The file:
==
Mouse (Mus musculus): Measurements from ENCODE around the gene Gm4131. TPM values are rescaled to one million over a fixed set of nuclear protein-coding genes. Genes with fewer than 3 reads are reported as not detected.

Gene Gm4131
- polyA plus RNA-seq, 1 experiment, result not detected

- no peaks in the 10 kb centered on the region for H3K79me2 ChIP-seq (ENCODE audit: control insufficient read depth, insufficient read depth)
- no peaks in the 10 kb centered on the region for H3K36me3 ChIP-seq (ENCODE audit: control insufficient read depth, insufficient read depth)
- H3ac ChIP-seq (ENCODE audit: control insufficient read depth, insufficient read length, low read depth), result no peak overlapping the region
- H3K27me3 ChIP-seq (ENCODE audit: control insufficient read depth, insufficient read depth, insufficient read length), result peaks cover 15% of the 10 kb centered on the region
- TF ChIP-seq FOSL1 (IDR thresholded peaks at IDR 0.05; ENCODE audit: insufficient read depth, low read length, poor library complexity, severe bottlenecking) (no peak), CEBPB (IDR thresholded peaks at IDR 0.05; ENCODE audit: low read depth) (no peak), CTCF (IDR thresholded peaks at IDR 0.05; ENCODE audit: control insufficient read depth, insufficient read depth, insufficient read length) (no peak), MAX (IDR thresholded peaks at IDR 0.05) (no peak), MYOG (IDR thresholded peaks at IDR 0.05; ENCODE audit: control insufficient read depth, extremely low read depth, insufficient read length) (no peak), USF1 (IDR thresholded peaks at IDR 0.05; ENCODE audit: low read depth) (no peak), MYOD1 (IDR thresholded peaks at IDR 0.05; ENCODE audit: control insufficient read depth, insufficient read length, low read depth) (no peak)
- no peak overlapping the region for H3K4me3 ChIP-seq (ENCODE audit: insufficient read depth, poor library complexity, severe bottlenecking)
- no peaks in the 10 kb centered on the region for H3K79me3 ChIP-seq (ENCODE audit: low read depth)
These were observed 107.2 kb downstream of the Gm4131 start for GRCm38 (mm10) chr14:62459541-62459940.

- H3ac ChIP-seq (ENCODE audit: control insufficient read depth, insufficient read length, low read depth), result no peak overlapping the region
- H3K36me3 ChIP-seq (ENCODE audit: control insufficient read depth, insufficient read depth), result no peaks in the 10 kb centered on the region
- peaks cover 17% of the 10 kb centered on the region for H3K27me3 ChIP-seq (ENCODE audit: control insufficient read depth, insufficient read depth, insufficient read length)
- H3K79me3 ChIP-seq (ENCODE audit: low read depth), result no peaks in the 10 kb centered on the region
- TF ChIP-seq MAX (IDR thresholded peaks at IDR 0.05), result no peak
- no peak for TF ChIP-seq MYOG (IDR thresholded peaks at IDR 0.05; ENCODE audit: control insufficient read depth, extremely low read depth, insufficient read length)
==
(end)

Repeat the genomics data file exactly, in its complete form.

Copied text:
Mouse (Mus musculus): Measurements from ENCODE around the gene Gm4131. TPM values are rescaled to one million over a fixed set of nuclear protein-coding genes. Genes with fewer than 3 reads are reported as not detected.

Gene Gm4131
- polyA plus RNA-seq, 1 experiment, result not detected

- no peaks in the 10 kb centered on the region for H3K79me2 ChIP-seq (ENCODE audit: control insufficient read depth, insufficient read depth)
- no peaks in the 10 kb centered on the region for H3K36me3 ChIP-seq (ENCODE audit: control insufficient read depth, insufficient read depth)
- H3ac ChIP-seq (ENCODE audit: control insufficient read depth, insufficient read length, low read depth), result no peak overlapping the region
- H3K27me3 ChIP-seq (ENCODE audit: control insufficient read depth, insufficient read depth, insufficient read length), result peaks cover 15% of the 10 kb centered on the region
- TF ChIP-seq FOSL1 (IDR thresholded peaks at IDR 0.05; ENCODE audit: insufficient read depth, low read length, poor library complexity, severe bottlenecking) (no peak), CEBPB (IDR thresholded peaks at IDR 0.05; ENCODE audit: low read depth) (no peak), CTCF (IDR thresholded peaks at IDR 0.05; ENCODE audit: control insufficient read depth, insufficient read depth, insufficient read length) (no peak), MAX (IDR thresholded peaks at IDR 0.05) (no peak), MYOG (IDR thresholded peaks at IDR 0.05; ENCODE audit: control insufficient read depth, extremely low read depth, insufficient read length) (no peak), USF1 (IDR thresholded peaks at IDR 0.05; ENCODE audit: low read depth) (no peak), MYOD1 (IDR thresholded peaks at IDR 0.05; ENCODE audit: control insufficient read depth, insufficient read length, low read depth) (no peak)
- no peak overlapping the region for H3K4me3 ChIP-seq (ENCODE audit: insufficient read depth, poor library complexity, severe bottlenecking)
- no peaks in the 10 kb centered on the region for H3K79me3 ChIP-seq (ENCODE audit: low read depth)
These were observed 107.2 kb downstream of the Gm4131 start for GRCm38 (mm10) chr14:62459541-62459940.

- H3ac ChIP-seq (ENCODE audit: control insufficient read depth, insufficient read length, low read depth), result no peak overlapping the region
- H3K36me3 ChIP-seq (ENCODE audit: control insufficient read depth, insufficient read depth), result no peaks in the 10 kb centered on the region
- peaks cover 17% of the 10 kb centered on the region for H3K27me3 ChIP-seq (ENCODE audit: control insufficient read depth, insufficient read depth, insufficient read length)
- H3K79me3 ChIP-seq (ENCODE audit: low read depth), result no peaks in the 10 kb centered on the region
- TF ChIP-seq MAX (IDR thresholded peaks at IDR 0.05), result no peak
- no peak for TF ChIP-seq MYOG (IDR thresholded peaks at IDR 0.05; ENCODE audit: control insufficient read depth, extremely low read depth, insufficient read length)